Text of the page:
Once your blocks are all sewn together, arrange them in a layout. For me, working on the floor is easier. The blocks are large, and would require a very large design wall to have room for them all, and I'd have to be getting up and down a ladder to arrange them, and that gets old fast***.
Arrange the blocks. Here I have 6 rows of 5 blocks each. Rotate the blocks to your heart's content.
Make sure you don't have any "blobs" or areas of too many darks or
brights next to each other. Strive for a flow of some sort. Try to distribute colors and values so your eye doesn't stop moving around. (If it stops, it's stuck, and that's bad.) Be patient. It took me over an hour to get this far, and looking at this photo as I write this post, I see a block in a place I don't like. (I've just moved it. Twice.)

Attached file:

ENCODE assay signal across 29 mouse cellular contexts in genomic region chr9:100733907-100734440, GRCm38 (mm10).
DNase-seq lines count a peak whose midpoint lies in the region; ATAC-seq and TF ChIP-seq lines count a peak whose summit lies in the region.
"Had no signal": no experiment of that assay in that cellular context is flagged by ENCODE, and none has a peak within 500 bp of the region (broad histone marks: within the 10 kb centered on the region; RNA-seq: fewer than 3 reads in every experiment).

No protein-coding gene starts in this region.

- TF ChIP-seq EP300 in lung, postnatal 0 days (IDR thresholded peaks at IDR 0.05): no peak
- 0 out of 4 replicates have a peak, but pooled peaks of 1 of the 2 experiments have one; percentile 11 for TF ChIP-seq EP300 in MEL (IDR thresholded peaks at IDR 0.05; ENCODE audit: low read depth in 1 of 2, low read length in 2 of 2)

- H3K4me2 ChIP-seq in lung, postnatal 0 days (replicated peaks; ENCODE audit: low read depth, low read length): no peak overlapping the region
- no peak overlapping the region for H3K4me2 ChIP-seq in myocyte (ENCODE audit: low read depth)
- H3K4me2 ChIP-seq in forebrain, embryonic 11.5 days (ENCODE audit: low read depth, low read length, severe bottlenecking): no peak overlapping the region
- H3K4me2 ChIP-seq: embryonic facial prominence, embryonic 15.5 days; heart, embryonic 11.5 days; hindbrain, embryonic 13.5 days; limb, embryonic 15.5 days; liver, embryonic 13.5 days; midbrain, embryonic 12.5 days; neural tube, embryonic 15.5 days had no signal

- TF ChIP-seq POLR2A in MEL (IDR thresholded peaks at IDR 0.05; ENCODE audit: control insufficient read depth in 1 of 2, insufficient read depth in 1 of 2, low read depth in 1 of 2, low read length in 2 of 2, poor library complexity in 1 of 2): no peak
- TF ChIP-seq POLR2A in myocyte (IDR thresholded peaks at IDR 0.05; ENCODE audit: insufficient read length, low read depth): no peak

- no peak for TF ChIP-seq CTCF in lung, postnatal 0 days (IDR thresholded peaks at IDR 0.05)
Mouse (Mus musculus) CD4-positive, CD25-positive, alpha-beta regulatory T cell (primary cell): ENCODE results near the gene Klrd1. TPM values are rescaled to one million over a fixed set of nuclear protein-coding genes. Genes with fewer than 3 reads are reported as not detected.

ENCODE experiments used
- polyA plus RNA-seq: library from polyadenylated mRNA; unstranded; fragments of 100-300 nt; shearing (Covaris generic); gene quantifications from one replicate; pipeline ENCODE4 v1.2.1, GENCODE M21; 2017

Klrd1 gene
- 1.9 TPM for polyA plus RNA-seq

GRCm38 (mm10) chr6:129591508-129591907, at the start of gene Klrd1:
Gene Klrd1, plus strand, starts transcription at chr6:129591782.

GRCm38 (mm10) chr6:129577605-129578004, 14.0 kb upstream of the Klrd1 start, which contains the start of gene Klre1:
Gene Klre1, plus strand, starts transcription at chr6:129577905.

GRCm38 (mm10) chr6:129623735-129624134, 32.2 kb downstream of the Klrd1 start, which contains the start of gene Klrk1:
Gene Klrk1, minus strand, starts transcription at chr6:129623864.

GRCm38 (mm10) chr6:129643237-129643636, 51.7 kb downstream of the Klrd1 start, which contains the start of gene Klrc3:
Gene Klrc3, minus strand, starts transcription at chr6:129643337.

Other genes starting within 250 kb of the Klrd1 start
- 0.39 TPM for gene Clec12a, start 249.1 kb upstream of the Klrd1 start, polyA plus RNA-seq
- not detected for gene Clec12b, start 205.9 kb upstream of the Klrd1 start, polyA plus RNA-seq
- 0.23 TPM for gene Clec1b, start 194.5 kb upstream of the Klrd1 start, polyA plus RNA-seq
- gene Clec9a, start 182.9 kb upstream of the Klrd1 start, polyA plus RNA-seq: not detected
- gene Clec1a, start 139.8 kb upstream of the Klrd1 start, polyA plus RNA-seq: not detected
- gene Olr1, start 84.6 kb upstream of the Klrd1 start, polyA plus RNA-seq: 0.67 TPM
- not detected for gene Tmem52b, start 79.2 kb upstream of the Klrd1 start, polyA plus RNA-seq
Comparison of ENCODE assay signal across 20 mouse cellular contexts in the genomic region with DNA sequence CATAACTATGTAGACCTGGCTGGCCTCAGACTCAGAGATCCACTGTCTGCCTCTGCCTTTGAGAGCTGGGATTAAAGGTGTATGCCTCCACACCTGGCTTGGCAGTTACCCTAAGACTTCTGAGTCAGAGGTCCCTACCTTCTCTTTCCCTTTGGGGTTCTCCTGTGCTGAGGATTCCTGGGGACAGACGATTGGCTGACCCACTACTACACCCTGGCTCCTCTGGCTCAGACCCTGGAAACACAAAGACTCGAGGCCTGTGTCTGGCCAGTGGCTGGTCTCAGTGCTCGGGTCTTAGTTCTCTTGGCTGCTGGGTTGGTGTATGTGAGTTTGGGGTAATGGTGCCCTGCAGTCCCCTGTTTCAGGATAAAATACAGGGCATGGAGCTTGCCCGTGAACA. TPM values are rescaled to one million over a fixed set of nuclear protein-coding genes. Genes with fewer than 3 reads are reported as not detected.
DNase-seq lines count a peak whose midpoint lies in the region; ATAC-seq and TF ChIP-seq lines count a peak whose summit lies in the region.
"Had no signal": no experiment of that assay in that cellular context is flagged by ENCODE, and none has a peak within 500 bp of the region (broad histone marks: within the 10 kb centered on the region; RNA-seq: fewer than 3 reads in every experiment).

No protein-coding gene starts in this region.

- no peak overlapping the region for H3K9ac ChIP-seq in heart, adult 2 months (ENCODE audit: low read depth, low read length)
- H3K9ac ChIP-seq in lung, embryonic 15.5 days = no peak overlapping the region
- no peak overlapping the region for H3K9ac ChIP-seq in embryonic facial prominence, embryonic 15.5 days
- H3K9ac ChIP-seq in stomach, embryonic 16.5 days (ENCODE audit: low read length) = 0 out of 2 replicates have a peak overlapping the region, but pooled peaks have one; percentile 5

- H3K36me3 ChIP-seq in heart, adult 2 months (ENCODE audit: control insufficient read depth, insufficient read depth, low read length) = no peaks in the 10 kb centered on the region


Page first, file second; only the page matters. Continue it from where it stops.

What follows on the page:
Now all I have to do is sew it up!
***In my old place, the dining room had a linoleum floor, so I'd lay them out there. That posed two problems.
One problem was my cat Millie, who loved nothing more than to play "slip and slide" over all the pieces. To counteract that, I took lots of pictures. But now Millie is older and less interested, and I live in a house with wall-to-wall carpeting throughout.
The second problem was getting up and down from the hard floor. If you're of a certain age, you know what I mean. The fix was surprisingly simple. A length of 1/2" PVC pipe with a crutch tip at the end. I could hold one end of the pipe, and select and drag the block along the slippery floor. The soft plastic crutch tip caught the fabric, and allowed me to drag, place and spin the block into position while standing up.